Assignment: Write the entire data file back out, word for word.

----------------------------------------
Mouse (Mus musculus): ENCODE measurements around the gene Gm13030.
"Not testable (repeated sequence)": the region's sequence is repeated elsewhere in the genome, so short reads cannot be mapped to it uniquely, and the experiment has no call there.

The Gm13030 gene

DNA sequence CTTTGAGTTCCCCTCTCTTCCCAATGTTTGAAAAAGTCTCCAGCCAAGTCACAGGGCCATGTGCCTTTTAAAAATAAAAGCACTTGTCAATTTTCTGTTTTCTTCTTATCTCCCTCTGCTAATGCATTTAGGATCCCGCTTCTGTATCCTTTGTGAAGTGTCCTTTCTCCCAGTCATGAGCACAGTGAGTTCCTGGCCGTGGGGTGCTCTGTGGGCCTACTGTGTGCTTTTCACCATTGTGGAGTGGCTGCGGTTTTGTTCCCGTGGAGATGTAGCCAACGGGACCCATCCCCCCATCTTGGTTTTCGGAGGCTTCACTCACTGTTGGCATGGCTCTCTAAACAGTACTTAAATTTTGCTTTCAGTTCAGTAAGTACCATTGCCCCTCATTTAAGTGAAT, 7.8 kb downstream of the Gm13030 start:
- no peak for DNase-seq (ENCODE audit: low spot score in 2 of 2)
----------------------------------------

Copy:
Mouse (Mus musculus): ENCODE measurements around the gene Gm13030.
"Not testable (repeated sequence)": the region's sequence is repeated elsewhere in the genome, so short reads cannot be mapped to it uniquely, and the experiment has no call there.

The Gm13030 gene

DNA sequence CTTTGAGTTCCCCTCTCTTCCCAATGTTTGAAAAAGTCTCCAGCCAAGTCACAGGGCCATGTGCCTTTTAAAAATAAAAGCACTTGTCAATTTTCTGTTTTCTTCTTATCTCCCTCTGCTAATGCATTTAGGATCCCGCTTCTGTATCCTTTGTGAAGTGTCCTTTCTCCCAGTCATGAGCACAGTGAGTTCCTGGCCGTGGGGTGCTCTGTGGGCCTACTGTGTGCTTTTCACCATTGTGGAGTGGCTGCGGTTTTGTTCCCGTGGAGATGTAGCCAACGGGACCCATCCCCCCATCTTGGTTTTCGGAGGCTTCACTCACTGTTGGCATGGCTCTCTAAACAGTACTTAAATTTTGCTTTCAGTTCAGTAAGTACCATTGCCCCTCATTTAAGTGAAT, 7.8 kb downstream of the Gm13030 start:
- no peak for DNase-seq (ENCODE audit: low spot score in 2 of 2)